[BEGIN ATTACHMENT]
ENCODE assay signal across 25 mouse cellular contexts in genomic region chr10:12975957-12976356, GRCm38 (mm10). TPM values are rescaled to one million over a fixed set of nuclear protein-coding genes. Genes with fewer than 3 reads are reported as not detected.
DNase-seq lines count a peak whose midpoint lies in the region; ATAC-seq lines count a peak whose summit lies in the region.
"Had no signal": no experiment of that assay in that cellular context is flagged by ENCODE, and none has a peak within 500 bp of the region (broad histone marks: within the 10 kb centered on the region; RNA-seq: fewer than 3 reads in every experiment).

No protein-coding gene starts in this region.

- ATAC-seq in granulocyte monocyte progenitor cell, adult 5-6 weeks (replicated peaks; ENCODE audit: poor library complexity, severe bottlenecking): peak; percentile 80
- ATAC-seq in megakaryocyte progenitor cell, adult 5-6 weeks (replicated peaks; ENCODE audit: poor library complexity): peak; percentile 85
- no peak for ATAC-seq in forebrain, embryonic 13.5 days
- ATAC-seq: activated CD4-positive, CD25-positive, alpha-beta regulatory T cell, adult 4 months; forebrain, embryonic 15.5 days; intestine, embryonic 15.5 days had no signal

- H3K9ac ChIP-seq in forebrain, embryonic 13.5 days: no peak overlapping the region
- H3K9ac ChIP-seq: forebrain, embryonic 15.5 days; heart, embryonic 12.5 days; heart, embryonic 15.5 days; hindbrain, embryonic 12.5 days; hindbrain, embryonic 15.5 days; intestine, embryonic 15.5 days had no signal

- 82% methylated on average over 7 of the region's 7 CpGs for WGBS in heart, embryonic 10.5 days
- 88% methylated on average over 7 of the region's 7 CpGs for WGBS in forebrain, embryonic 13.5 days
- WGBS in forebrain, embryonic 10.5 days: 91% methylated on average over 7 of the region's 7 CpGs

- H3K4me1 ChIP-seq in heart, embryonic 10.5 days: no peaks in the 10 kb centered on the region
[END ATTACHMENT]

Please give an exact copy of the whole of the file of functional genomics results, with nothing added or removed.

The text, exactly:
ENCODE assay signal across 25 mouse cellular contexts in genomic region chr10:12975957-12976356, GRCm38 (mm10). TPM values are rescaled to one million over a fixed set of nuclear protein-coding genes. Genes with fewer than 3 reads are reported as not detected.
DNase-seq lines count a peak whose midpoint lies in the region; ATAC-seq lines count a peak whose summit lies in the region.
"Had no signal": no experiment of that assay in that cellular context is flagged by ENCODE, and none has a peak within 500 bp of the region (broad histone marks: within the 10 kb centered on the region; RNA-seq: fewer than 3 reads in every experiment).

No protein-coding gene starts in this region.

- ATAC-seq in granulocyte monocyte progenitor cell, adult 5-6 weeks (replicated peaks; ENCODE audit: poor library complexity, severe bottlenecking): peak; percentile 80
- ATAC-seq in megakaryocyte progenitor cell, adult 5-6 weeks (replicated peaks; ENCODE audit: poor library complexity): peak; percentile 85
- no peak for ATAC-seq in forebrain, embryonic 13.5 days
- ATAC-seq: activated CD4-positive, CD25-positive, alpha-beta regulatory T cell, adult 4 months; forebrain, embryonic 15.5 days; intestine, embryonic 15.5 days had no signal

- H3K9ac ChIP-seq in forebrain, embryonic 13.5 days: no peak overlapping the region
- H3K9ac ChIP-seq: forebrain, embryonic 15.5 days; heart, embryonic 12.5 days; heart, embryonic 15.5 days; hindbrain, embryonic 12.5 days; hindbrain, embryonic 15.5 days; intestine, embryonic 15.5 days had no signal

- 82% methylated on average over 7 of the region's 7 CpGs for WGBS in heart, embryonic 10.5 days
- 88% methylated on average over 7 of the region's 7 CpGs for WGBS in forebrain, embryonic 13.5 days
- WGBS in forebrain, embryonic 10.5 days: 91% methylated on average over 7 of the region's 7 CpGs

- H3K4me1 ChIP-seq in heart, embryonic 10.5 days: no peaks in the 10 kb centered on the region